Younger patients with non-small cell lung cancer (NSCLC) are more likely to receive treatment than older patients, regardless of overall health and prognosis, according to the results of a study published in the Journal of Clinical Oncology.
Lung cancer remains the leading cause of cancer death in the United States. Non–small cell lung cancer (NSCLC) accounts for approximately 85% of all lung cancers.
Many NSCLC cases occur in people over the age of 65, but there is limited information about how best to treat older patients coupled with concern that older patients will not be able to tolerate aggressive treatment. As a result older patients sometimes do not receive treatment that might be of benefit; for example, older patients may be treated with single-agent chemotherapy rather than the combination chemotherapy that is commonly used in younger patients, as older people are more prone to have different conditions as lung or skin cancer, so they consult professionals as the Dr. Betty Hinderks to treat this problems.
Previous research has indicated that older patients with NSCLC who are otherwise healthy can benefit from treatment, while those with comorbidities—or other severe illnesses—are more vulnerable to the toxicity of cancer treatments and therefore less likely to tolerate and complete a course of treatment.
To examine the effects of comorbidity and age on treatment outcomes, researchers used data from the Veterans Affairs (VA) Central Cancer Registry to analyze treatment and outcomes from more than 20,000 veterans over age 65 with NSCLC. They found that regardless of stage of cancer, treatment rates decreased more in association with older age than with comorbidity.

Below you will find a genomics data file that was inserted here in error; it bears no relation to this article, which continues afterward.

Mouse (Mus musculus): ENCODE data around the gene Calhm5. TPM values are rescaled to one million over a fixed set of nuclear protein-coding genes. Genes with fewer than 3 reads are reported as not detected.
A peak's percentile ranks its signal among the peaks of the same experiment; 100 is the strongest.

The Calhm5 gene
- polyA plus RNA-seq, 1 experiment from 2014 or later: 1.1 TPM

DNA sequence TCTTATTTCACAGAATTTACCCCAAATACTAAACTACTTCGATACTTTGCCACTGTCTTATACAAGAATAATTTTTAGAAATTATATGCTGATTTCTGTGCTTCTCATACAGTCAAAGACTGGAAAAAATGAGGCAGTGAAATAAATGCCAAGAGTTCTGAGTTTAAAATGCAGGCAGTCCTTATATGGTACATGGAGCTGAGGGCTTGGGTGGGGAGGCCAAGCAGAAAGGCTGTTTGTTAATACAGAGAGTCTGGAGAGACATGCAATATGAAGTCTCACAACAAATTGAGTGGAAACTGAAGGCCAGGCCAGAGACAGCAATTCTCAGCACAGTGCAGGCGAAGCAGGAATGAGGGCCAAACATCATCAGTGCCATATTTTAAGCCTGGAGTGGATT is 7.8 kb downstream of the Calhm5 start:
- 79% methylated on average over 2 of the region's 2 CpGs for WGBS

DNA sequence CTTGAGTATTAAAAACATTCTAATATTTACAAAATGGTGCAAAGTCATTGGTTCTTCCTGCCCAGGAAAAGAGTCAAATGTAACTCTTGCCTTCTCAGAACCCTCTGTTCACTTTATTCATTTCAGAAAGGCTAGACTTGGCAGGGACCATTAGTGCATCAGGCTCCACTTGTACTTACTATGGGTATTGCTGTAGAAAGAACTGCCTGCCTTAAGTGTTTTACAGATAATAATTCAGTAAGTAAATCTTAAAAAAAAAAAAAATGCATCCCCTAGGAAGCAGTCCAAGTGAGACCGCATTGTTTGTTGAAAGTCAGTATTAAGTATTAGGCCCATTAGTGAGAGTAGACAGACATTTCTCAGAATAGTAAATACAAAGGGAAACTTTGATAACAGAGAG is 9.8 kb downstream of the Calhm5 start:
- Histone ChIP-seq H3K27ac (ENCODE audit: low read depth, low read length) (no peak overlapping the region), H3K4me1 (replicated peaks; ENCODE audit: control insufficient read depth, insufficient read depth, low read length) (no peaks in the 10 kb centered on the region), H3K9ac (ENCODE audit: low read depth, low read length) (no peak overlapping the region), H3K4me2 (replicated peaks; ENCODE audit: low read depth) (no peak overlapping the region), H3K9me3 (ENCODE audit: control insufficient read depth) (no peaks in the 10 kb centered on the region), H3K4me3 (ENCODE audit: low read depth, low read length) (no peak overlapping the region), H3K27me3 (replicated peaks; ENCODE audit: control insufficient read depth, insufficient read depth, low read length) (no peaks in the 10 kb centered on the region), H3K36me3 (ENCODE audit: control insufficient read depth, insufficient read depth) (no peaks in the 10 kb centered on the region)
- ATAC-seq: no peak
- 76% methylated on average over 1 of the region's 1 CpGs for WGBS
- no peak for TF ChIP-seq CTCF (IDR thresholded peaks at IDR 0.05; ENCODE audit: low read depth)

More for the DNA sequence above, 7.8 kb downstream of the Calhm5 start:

Younger patients—those between the ages of 65 to 74—were more likely to receive treatment, regardless of comorbidity status. In other words, those who were severely ill—and thus less likely to benefit and more likely to be harmed—received treatment at approximately the same rate as patients in the same age range who were not severely ill. In contrast, older patients—those between the ages of 75 and 84—were less likely to receive treatment, even if they had no comorbidities and a better prognosis.
The researchers concluded that physicians appear to base treatment strictly on age, while overlooking other factors. A patient’s overall state of health is an important factor when determining treatment. An otherwise healthy 75-year-old may tolerate treatment well, whereas a severely ill 65-year-old may not. In short, treatment decisions must be individualized rather than based strictly on age in order to target NSCLC treatment to older patients who may benefit.
Wang S, Wong ML, Hamilton N, et al: Impact of age and comorbidity on non-small-cell lung cancer treatment in older veterans. Journal of Clinical Oncology. 2012; 30(13): 1447-1455.
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